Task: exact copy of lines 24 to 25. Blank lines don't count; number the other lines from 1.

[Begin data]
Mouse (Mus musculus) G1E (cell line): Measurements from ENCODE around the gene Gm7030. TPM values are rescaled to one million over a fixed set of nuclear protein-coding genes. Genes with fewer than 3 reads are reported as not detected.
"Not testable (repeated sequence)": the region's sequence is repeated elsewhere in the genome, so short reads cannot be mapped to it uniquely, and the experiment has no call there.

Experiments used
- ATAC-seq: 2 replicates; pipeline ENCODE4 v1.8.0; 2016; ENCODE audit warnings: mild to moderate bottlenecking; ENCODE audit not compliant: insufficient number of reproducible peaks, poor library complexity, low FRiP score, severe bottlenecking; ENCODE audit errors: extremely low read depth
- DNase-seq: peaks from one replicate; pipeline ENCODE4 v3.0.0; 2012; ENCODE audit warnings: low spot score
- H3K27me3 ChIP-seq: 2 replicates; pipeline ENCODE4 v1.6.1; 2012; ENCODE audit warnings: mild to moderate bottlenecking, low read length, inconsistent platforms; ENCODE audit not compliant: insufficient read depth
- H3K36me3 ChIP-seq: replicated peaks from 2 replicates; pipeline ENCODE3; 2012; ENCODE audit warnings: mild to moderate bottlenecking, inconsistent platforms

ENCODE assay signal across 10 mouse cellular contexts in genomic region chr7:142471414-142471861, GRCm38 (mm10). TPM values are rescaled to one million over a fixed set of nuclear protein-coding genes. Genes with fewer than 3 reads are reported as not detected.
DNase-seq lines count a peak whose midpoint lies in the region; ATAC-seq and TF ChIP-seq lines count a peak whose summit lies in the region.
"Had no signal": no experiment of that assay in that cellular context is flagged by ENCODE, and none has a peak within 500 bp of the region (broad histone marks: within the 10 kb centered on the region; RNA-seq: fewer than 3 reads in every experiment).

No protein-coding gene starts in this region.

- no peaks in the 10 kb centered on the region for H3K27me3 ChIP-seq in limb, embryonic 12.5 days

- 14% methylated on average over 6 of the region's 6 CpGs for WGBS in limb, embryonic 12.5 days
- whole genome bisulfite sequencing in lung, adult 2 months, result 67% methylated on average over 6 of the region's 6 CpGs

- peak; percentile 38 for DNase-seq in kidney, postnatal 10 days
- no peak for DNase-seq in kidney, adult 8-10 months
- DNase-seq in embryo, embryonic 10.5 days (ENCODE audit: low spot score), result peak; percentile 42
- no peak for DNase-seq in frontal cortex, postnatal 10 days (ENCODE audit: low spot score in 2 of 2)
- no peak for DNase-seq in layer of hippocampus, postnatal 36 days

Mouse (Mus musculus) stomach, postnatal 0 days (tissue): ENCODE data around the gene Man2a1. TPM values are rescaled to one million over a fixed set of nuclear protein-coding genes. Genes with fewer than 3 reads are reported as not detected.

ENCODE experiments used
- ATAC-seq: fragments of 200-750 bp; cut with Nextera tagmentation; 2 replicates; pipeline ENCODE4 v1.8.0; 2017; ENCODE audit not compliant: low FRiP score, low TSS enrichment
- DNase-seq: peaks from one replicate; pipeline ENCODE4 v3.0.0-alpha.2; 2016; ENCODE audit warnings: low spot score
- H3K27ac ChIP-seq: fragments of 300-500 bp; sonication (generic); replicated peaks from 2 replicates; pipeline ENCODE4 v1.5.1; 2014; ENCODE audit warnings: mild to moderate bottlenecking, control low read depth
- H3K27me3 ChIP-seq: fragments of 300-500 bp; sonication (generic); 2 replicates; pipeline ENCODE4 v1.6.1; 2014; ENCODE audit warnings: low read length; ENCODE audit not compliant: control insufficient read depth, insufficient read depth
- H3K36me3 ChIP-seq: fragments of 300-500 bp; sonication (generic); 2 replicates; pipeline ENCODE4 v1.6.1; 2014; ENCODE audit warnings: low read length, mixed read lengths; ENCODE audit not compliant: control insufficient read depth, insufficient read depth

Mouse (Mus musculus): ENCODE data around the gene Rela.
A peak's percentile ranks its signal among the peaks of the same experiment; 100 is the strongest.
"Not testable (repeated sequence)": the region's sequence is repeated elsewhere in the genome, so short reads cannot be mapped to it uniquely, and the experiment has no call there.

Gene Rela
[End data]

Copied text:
- H3K27ac ChIP-seq: fragments of 300-500 bp; sonication (generic); replicated peaks from 2 replicates; pipeline ENCODE4 v1.5.1; 2014; ENCODE audit warnings: mild to moderate bottlenecking, control low read depth
- H3K27me3 ChIP-seq: fragments of 300-500 bp; sonication (generic); 2 replicates; pipeline ENCODE4 v1.6.1; 2014; ENCODE audit warnings: low read length; ENCODE audit not compliant: control insufficient read depth, insufficient read depth